Motivation and Standardized Tests

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Because it’s challenged from time to time, I’ll restate my position on using standardized tests as a significant tool within the public school system:  Government schools are not doing well, and part of the reason is that the lack of accountability removes incentive (i.e., pressure) for innovation and exertion on the part of everybody involved.  Ideally, market forces would be brought to bear through school choice in order to put teachers and administrators on notice that their students could leave, to give real consequence to students’ performance in the near term, and to create a culture of engagement among parents.  If we are blocked from modifying our education system in this way, then families and taxpayers need some form of measurement and accountability, and that means standardized tests that can’t be gamed in the way grades and school-based projects can.

However, because standardized tests can make the system look bad, the people whose comfy livings depend on people’s not understanding just how bad things have gotten strive to minimize their effect.  In Rhode Island, teachers’ unions drove the last education commissioner, Deborah Gist, out of the state, largely because she saw a need for accountability and wanted tests to count toward graduation.

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On National Review Online, Robert Verbruggen highlights some research suggesting that taking weight off the tests may have the effect of making schools’ performance seem even worse.  Unsurprisingly, it appears that when American students have some reason to take a test seriously, they do better on it:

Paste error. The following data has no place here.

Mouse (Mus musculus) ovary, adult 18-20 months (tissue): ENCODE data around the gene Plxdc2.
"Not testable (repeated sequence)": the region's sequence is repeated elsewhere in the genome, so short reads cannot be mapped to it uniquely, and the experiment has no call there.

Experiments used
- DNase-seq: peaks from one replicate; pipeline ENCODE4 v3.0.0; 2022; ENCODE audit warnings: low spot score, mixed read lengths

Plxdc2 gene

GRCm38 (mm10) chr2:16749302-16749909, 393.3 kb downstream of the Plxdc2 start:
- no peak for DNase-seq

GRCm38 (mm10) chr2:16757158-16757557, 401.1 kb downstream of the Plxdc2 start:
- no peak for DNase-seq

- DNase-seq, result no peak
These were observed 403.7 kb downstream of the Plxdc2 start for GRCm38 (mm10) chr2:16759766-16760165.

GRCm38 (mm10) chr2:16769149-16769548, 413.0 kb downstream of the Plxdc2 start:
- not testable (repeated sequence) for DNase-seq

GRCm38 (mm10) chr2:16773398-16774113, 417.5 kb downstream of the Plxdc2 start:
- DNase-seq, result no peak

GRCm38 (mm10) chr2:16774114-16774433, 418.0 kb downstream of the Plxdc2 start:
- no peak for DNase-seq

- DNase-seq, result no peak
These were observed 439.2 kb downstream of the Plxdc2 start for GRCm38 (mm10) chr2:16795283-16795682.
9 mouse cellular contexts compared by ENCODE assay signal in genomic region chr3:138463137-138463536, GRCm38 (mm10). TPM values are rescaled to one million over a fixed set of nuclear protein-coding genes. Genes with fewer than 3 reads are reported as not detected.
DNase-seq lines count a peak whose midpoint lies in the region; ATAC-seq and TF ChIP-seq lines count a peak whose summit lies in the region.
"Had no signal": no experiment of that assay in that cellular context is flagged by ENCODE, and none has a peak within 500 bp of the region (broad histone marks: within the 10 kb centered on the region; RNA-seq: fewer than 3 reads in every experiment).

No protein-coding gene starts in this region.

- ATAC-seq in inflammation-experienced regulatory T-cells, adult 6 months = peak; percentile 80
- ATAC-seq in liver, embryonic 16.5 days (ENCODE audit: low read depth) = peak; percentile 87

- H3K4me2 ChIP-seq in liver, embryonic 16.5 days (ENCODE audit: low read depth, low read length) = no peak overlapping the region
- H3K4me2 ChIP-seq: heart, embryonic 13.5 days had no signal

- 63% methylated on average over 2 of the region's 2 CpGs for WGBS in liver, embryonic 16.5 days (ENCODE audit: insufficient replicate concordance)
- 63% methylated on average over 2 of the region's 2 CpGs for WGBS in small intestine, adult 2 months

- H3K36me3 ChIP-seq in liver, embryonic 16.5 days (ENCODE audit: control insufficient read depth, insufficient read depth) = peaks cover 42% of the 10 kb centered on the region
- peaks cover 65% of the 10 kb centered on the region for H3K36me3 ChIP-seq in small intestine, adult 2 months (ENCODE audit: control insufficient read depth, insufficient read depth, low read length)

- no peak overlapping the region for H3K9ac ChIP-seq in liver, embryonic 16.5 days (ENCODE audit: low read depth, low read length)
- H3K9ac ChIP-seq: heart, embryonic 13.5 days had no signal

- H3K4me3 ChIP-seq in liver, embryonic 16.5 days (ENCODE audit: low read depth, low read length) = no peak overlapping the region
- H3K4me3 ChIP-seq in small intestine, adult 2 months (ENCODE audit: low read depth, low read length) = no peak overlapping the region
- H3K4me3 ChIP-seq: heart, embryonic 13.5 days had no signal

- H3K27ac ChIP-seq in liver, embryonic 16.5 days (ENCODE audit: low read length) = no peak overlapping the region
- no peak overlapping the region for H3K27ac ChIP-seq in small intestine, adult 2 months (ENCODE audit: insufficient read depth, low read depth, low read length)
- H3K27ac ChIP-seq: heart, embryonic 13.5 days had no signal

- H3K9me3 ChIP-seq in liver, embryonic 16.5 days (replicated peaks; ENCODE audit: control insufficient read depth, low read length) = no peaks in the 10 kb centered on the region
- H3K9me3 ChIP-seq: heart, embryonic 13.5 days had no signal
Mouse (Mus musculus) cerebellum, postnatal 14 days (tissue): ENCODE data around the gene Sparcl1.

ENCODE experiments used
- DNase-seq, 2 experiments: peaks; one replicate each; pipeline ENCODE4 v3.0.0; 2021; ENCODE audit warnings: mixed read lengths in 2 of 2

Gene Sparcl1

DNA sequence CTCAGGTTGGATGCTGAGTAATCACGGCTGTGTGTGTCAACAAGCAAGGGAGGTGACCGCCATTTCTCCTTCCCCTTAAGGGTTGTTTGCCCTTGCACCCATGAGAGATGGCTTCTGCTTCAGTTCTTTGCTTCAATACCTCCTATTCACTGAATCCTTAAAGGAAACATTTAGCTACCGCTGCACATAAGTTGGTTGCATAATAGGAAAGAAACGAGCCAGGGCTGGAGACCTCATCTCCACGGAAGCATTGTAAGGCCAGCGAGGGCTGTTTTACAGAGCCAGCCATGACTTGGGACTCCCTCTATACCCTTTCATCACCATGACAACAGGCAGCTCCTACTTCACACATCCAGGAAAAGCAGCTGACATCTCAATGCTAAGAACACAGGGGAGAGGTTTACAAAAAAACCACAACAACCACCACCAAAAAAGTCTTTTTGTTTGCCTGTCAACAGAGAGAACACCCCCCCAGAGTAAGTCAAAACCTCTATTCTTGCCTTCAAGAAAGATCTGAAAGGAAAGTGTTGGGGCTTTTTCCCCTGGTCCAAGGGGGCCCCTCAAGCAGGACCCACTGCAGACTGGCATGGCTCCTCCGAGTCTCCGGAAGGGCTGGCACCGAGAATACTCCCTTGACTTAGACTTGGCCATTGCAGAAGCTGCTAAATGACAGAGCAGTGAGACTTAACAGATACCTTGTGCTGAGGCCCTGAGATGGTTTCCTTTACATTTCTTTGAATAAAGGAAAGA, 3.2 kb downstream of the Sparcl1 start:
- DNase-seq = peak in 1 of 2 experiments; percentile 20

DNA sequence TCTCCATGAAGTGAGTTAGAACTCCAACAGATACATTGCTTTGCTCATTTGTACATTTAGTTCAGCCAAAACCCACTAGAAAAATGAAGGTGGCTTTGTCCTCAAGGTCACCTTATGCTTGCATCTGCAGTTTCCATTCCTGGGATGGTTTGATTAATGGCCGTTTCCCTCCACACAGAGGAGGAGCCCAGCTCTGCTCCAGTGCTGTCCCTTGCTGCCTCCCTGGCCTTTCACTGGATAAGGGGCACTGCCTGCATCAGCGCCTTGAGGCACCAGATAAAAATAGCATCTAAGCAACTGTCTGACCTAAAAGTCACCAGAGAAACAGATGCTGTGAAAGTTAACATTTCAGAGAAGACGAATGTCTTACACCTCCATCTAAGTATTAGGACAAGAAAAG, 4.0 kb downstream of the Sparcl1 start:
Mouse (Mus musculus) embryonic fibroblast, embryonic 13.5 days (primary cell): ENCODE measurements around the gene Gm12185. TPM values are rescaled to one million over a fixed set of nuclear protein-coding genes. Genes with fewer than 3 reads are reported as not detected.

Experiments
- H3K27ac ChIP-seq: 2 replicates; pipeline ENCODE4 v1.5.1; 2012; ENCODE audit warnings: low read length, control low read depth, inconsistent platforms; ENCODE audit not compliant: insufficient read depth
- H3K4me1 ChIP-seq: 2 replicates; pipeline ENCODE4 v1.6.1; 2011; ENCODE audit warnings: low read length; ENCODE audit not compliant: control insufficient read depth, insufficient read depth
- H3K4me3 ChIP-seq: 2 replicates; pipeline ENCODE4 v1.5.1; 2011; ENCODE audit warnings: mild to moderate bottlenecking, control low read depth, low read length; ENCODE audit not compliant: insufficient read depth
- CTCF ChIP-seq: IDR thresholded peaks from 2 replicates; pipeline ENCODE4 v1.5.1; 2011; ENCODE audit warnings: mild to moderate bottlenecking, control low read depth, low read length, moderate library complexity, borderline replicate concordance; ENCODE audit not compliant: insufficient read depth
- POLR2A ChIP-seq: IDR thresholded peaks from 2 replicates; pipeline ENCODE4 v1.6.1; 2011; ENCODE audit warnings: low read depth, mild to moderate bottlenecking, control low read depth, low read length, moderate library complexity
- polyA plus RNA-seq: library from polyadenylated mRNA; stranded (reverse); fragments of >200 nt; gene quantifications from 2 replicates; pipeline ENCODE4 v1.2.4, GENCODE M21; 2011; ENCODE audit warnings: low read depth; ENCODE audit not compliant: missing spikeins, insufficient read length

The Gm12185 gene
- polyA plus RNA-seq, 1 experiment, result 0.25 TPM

In the U.S., the incentives boosted scores across the spectrum — the high scores were higher and the low scores weren’t so low. Kids answered more questions and got more questions right. But in Shanghai, which dominates on international tests, the money made no measurable difference. The authors “estimate that increasing student effort on the test itself would improve U.S. mathematics performance by 22–24 points, equivalent to moving the U.S. from 36th to 19th in the 2012 international mathematics rankings.” (Though it’s possible that kids in some other countries would respond to incentives too, even if kids in Shanghai didn’t, which throws off this comparison a little.)

Anybody who would respond to these findings by speculating that it proves American schools aren’t doing as badly as we might currently think should ask: What else are these students taught not to take seriously?  After all, there’s a reason the kids in Shanghai are self-motivated even when the rewards of performance aren’t so immediate and obvious.

Throughout, our education system is much more focused on affirmation than accountability.  We present graduation more as a right than an achievement.  College admission is pretty much universal, and easy loans make it seem so affordable that trade-offs needn’t be considered.  In the adult world, we increasingly present a job with a “living wage” as an entitlement that somebody else is supposed to provide for us regardless of merit or effort.

One needn’t be an irredeemable cynic to think this cancerous attitude has the potential to drag the United States — the greatest civilization in the history of the planet — to the ground, and sooner than might seem possible.



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